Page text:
We’re asking all the wrong questions about who wrote the Book of Revelation

I spent a couple of years working towards a PhD in Ancient History, but ultimately fell apart and wasn’t able to complete it. It’s possible, but not probable, that I’ll get back into it one day…but enough of that.

The project was focused on ways of reading the Book of Revelation as political resistance literature (in the context of 1st century Roman Asia Minor), and a significant part of it was the issue of authorship. Now, I do realise that a lot of people will find all of this terribly boring, but I think it’s actually quite an interesting question, and I’ll try to explain why here.

Essentially, I’m convinced that we are asking all the wrong questions about who wrote the Book of Revelation.

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The Work of Theology is Never Done

The work of theology is never done.

The work of theology is never done because we theologise in our own space; unending glimpses of grace from within our own situatedness.

The work of theology is never done because contexts change like sand on the shore, perhaps looking like the day before but never quite the same.

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ANZAC Day and the Language of Redemptive Sacrifice

In this post, my second concerning ANZAC Day, I want to focus on—and challenge—the way in which the language of redemptive sacrifice has been applied to those who die in battle.

An interesting phenomenon seems to have crept into many churches whereby the language of Jesus’ death on the cross is commonly (mis)applied to the death of soldiers in the ANZAC tradition. You may have seen some of the pictures that float around social media at these times with a picture of a (possibly silhouetted) soldier, perhaps a flag, and a cross, with a bible quote attached to bring the message home. Usually, this bible quote is taken from the gospel of John, chapter 15, verse 13:

Greater love has no man than this, that he lay down his life for his friends.

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Understanding Easter (or “A Short Easter Essay”)

Today is Good Friday.

I want to use this opportunity, if I may, to set out (more or less) clearly some things I’ve been thinking about recently in regards to the death and resurrection of Jesus of Nazareth — things that may seem a little different to what is often called the “traditional” view, but things that I think are helpful in understanding what this event actually means.

By the way, this is going to be quite a long post, so you may want to get comfortable if you’re going to read it all the way through…

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A Ministry of Reconciliation

Reconciliation

I am convinced that Christians in Australia—if we are truly to call ourselves Christian—must engage deeply with issues of ‘reconciliation’ between Aboriginal and Torres Straight Islander Peoples and other Australians. In fact, I have come to the point where I think this needs to be at the very core of the ‘good news’ that Christians in Australia should be embodying.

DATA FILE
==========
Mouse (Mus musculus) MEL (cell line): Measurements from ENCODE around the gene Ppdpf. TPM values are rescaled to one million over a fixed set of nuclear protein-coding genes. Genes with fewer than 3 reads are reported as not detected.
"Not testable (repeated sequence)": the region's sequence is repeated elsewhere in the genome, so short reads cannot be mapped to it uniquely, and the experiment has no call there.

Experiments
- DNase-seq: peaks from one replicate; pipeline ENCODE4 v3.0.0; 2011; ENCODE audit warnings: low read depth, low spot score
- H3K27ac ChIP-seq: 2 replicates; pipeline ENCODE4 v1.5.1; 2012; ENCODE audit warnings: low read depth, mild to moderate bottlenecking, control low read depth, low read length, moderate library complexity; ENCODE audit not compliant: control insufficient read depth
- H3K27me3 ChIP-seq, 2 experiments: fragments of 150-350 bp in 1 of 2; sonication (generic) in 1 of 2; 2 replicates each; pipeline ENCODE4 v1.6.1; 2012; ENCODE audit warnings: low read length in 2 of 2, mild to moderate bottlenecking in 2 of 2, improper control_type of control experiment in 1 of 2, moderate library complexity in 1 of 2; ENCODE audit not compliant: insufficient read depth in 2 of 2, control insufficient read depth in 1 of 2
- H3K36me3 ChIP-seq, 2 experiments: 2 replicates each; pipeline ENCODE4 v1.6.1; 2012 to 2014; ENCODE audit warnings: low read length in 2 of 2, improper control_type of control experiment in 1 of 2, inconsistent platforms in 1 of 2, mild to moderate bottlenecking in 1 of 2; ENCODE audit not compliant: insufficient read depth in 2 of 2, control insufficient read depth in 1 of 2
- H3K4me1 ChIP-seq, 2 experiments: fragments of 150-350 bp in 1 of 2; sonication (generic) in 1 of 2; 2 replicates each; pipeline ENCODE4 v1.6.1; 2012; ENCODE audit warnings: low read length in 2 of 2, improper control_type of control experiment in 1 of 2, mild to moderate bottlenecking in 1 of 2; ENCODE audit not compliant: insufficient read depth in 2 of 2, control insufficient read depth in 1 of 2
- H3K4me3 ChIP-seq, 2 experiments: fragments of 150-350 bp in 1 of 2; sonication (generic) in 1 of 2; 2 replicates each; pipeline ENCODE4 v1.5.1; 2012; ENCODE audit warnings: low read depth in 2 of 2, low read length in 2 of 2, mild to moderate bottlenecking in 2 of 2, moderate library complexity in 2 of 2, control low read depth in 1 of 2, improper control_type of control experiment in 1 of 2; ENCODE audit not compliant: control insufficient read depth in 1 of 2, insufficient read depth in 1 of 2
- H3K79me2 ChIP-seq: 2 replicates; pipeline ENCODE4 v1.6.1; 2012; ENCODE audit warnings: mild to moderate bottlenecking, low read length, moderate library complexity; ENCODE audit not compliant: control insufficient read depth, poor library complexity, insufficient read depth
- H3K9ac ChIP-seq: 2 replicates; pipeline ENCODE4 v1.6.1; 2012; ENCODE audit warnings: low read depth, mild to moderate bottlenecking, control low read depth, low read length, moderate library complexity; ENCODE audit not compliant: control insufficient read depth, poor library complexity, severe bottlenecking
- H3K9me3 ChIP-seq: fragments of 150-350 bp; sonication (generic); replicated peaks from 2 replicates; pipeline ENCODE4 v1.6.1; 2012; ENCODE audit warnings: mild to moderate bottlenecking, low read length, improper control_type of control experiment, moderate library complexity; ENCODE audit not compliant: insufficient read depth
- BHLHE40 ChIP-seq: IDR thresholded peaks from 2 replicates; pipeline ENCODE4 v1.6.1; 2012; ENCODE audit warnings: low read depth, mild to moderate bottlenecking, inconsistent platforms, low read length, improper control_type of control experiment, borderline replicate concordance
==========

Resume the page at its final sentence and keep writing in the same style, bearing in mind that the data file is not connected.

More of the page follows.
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The Second Amendment and (Biblical) Hermeneutics

The most recent (and I do hate that I have to distinguish between so many) mass shooting in the U.S. has reignited fierce debates over gun control and the place of the Second Amendment.

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At this point in time, those who desire change remain deadlocked in debate with those who oppose any such legislation. The NRA has publicly stated that the best way forward is more guns, and the Second Amendment is being used as the ideological basis of much of the resistance to gun control measures.

I have already posted my thoughts about the need for more gun control in the U.S. (and my disgust at the actions of the NRA), and I don’t wish to revisit that conversation here. I want, rather, to talk briefly here about the very interesting ways in which the Second Amendment is interpreted and applied. I think it is actually quite revealing, and the discussion is of great help in regards to thinking about biblical interpretation and application (something about which I am very interested).

Please let me illustrate the link.

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Reading Revelation (Part V)

So, here we are at the final post in this 5-part series. If you’ve made it this far, then I tip my hat to you : )

In the first post, I suggested that the traditional interpretive frameworks for approaching the book of Revelation are all a bit naff, and that we would be better off approaching the text with a more well-rounded triple-layered approach consisting of a contextual examination, an intertextual  examination, and a literary-rhetorical  examination. In the next three posts, I explained each of these ‘layers’ in order seeking to lay-out a reasonably comprehensive introduction to approaching the text in the space available here (excluding, obviously, detailed exegetical examination).

In this last post, I want to try to bring it all together (…as best I can). In order to do that, I am basically going to be asking the following questions:

1) What did the text mean to the original recipients?
2) What might it mean to us?

Continue reading Reading Revelation (Part V)